10 Myths About Baby-FriendlyMay 15, 2023
I’ve had the unique opportunity to visit hospitals around the country for various conferences and consults, and it was always amazing to me that I would hear the very same myths about Baby-Friendly repeated from one hospital to the next, and from one state to the next. It was as though there was some sort of communication going on about “Why Baby-Friendly won’t work here!” Here is a list of the most commonly encountered myths.
#1. OUR patients are different. They won’t like it.
Well, your patients are women who are having babies and would like to initiate breastfeeding under your care. Your patients are also newborns who would benefit from receiving their mother’s milk. In that way they are the same. Cultures do vary and so patients in an inner-city hospital may be different in some ways to patients in a rural area. But what’s interesting about this is that no matter the area – the same reasoning was always encountered!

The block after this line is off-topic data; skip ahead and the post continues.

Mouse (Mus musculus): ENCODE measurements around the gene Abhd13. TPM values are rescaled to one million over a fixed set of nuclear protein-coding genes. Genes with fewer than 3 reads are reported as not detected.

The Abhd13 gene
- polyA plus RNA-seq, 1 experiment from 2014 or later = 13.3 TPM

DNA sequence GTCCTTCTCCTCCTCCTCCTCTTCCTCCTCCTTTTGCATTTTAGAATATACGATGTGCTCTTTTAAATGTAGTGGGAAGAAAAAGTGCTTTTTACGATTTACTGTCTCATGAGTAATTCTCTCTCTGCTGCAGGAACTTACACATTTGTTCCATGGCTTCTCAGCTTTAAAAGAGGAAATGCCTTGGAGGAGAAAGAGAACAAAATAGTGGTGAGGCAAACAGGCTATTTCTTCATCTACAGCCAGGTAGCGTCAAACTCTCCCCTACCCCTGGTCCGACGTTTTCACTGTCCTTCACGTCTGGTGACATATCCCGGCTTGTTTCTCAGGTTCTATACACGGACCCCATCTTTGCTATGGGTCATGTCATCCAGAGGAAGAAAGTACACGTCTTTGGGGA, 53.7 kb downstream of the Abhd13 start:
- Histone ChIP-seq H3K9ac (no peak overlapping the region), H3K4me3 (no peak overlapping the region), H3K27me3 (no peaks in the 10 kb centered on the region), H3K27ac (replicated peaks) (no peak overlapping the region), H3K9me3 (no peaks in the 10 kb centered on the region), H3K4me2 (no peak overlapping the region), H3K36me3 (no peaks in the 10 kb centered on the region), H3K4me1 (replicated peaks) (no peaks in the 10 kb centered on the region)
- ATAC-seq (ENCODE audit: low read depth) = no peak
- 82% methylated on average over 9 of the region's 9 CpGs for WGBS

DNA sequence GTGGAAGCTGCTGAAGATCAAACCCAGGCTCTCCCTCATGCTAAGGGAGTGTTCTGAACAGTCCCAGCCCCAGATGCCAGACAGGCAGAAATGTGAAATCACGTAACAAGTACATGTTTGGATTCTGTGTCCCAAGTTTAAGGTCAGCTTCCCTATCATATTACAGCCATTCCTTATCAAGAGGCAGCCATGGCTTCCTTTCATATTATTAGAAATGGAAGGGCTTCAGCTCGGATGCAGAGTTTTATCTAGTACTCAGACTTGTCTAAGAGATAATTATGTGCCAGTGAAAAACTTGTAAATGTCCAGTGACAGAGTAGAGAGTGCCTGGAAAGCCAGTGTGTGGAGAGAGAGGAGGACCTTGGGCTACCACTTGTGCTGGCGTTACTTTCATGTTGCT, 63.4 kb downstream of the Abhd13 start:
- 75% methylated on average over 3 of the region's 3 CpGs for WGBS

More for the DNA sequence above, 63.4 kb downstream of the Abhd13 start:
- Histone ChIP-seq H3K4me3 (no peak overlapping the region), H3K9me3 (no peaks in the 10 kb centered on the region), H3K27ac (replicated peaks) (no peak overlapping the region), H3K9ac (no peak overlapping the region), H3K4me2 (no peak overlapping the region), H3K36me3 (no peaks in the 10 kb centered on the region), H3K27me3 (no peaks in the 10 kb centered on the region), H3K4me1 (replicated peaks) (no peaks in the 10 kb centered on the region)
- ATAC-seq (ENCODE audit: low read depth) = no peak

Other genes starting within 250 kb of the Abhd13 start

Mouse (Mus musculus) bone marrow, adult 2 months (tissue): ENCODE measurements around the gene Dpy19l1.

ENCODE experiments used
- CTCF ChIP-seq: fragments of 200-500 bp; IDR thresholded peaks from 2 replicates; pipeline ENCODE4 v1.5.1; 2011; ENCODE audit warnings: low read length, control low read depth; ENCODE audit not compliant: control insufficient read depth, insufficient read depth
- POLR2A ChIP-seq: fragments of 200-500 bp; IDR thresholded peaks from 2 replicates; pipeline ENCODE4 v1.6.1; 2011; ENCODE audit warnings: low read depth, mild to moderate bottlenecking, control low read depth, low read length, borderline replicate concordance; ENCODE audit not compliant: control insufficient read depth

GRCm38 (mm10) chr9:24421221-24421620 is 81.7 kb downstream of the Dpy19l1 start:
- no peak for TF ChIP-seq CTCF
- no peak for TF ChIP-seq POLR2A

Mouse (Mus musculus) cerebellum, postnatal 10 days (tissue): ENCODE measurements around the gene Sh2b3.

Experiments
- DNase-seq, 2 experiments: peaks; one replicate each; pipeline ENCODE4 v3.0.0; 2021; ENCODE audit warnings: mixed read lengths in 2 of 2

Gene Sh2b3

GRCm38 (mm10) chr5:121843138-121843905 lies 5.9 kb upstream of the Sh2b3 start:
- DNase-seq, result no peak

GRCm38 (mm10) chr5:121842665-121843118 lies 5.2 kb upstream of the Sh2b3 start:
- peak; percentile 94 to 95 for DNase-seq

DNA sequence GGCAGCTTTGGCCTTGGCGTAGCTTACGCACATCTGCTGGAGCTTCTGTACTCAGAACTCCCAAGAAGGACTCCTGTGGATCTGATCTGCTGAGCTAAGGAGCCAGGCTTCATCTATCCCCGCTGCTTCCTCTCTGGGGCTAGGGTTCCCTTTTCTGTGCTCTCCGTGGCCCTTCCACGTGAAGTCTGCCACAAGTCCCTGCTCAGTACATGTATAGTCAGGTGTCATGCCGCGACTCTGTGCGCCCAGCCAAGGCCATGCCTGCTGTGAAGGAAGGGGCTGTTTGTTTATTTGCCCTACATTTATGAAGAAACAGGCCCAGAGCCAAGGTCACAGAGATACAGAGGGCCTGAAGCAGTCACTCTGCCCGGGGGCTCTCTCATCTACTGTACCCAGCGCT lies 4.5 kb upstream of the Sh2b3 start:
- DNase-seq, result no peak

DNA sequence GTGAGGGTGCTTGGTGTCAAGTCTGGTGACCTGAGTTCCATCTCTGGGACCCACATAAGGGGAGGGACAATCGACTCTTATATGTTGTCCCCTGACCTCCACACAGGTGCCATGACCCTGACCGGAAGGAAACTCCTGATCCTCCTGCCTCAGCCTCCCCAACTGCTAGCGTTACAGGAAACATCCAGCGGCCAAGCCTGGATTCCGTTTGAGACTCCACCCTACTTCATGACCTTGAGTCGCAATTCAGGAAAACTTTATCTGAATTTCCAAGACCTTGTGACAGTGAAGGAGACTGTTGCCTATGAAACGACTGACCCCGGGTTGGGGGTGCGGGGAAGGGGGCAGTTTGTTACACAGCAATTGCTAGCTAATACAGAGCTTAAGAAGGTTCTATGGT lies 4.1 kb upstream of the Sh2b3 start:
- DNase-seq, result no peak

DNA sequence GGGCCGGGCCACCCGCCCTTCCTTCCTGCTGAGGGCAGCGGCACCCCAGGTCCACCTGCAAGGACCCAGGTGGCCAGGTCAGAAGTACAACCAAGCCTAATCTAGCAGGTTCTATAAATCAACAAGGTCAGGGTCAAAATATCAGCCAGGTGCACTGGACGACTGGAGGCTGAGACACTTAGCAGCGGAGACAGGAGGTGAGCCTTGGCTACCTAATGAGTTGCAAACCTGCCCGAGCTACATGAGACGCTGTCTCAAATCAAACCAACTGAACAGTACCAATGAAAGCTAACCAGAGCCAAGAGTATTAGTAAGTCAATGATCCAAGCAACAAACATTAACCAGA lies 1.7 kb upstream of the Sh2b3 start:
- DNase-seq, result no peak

- Our patients are very privileged, they won’t like it.
- Our patients are not very educated, they won’t like it.
- Our patients are very educated and demanding, they won’t like it.
- Our patients prefer to formula feed because of their culture.
The list goes on and on. The truth is, Baby-Friendly is designed to support all mothers and babies. Baby-Friendly standards have been proven to improve breastfeeding outcomes all over the world. Our patients are not so unique and different that they would not appreciate the best support available
#2. We can’t delay procedures to accommodate one hour of skin to skin following birth.
The gold standard of care following an uncomplicated birth is for mother and baby to remain together in skin -to-skin contact for at least one hour or until the completion of the first breastfeed. Here are some of the myths cited for not allowing this:
- Baby has to be examined on the warmer
- Parents want to know the weight
- Significant other (or other family member) wants to hold the baby
- We have to give eye meds and Vitamin K right away
- It’s unsafe
- We don’t have time